Guyana has agreed to issue a plan early next year detailing its clean energy transition including a “facts-based consideration of the Amaila Falls Hydropower Project (AFHP) and all other possible renewable energy options”.
This commitment is contained in a joint statement by Guyana and Norway following a meeting held on November 16, 2016 on the sidelines of the climate summit in Marrakech, Morocco.
A report on the final review of the feasibility of the controversial Amaila Falls Hydropower Project had been due in September this year but it has been delayed because the Norwegian contractor, Norconsult requested more time. The meeting in Marrakech between the two countries is grounded in the forest protection deal which had been signed between Guyana and Norway in 2009 under which Oslo pledged a maximum of US$250m over five years if various benchmarks and commitments were met. This agreement has since been extended and will be up for renewal.
Observers say if the government is to present a clean energy transition plan early next year, much work will have to be done. In the last few weeks heavy fuel oil generators have been ordered for Anna Regina, Bartica and other areas where Guyana Power and Light has experienced generation issues. Guyana’s advocacy of a Green state and clean energy is at odds with the ongoing resort to hydrocarbon-based generators. In addition, the APNU+AFC government has made little headway over the last 18 months with clean sources of energy such as wind and solar farms. Plans for small hydropower projects have also not taken off. Many questions have been raised about the feasibility and cost of the AFHP and if that project is nixed in the Norconsult review there won’t be an immediate platform for clean energy.
The joint statement yesterday said that President David Granger and Norway’s Minister of Climate and Environment Vidar Helgesen had “very constructive” dialogue on the way forward for their forest and climate partnership.
The statement pointed out that the cornerstones of the Guyana-Norway partnership are to safeguard Guyana’s rainforest, improve forest governance and support the country’s holistic green development.
Granger outlined a holistic vision which included ambitions in the areas of climate mitigation, coastal zone management, conservation, renewable energy, biodiversity management and eco-systems management.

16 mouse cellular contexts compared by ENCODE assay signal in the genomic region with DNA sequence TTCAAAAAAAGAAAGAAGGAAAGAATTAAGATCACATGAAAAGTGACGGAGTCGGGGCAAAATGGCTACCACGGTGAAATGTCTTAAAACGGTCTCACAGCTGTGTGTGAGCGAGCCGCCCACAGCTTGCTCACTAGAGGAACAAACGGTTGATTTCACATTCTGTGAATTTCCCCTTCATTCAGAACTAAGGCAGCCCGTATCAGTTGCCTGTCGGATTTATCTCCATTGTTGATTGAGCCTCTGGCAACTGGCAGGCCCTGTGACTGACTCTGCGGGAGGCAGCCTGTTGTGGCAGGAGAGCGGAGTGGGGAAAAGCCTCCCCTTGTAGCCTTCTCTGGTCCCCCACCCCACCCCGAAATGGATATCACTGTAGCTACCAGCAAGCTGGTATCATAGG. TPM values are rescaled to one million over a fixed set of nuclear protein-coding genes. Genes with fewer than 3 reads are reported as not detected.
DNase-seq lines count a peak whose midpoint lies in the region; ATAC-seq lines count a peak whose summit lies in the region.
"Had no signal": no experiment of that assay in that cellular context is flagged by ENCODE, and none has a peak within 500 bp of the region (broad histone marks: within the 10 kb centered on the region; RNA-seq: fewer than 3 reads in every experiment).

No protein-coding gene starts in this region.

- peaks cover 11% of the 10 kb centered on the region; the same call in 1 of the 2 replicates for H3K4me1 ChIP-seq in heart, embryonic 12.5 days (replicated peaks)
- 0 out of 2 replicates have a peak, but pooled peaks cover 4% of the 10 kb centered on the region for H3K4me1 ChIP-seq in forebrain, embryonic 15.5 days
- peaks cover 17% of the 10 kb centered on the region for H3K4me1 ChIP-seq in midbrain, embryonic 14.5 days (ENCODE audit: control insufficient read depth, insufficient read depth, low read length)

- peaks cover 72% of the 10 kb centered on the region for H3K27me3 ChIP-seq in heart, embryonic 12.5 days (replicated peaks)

“My administration is committed to the establishment of the ‘green’ state and creating the institutions and the governance structures to ensure that we achieve the Sustainable Development Goals (SDGs) in the shortest possible time. I am pleased that the dialogue with Norway is advancing,“ he said, according to the statement.
The meeting confirmed that Guyana has kept its deforestation rate low since the beginning of the partnership, is making good progress on agreed forest governance reforms and is pursuing a variety of clean energy solutions.
The statement quoted Helgesen as saying, “I am very impressed that President Granger’s government has decided to embark on a green economy pathway, including its commitment under the UN Climate Change Convention to eliminate its dependency on fossil fuels and move close to 100 percent renewable energy supply by 2025. We are proud to work with Guyana to realise its green economy vision, maintain its deforestation rates as one of the lowest in the tropics and strengthen forest governance, as well as its commitments to a green energy transition”.
The two countries agreed to continue dialogue on how to develop their partnership in the 2020-2030 period.
Guyana and Norway had agreed in Paris, France, in December 2015 to conduct a review of the Amaila project’s current financial model, which the government believes could shackle many generations of Guyanese to debt. Both sides also agreed on Norconsult for the undertaking of the analysis.
The two countries are awaiting the study to make a definitive decision on how to proceed. The AFHP was the flagship project of the five-year forests protection partnership between Guyana and Norway in which Guyana could earn up to US$250 million in performance-based payments based on an independent verification of Guyana’s deforestation and forest degradation rates and progress on REDD+ enabling activities.
The partnership has been extended so that Guyana can fulfill some of the remaining deliverables.
Norway had transferred US$80 million to the Inter-American Development Bank for the project but the David Granger administration has said that as currently configured, “it would not only be irresponsible, but a downright criminal act of deception,” if government proceeded with Amaila.
Norway had previously urged the APNU+AFC administration to consider the merits of the AFHP and indicated that Guyana stands to lose the US$80 million earmarked for the project if it fails to come up with a plan for “transformational” renewable energy sources that can be realised in the next few years.
Subsequently, both sides agreed to a final, independent review of the project.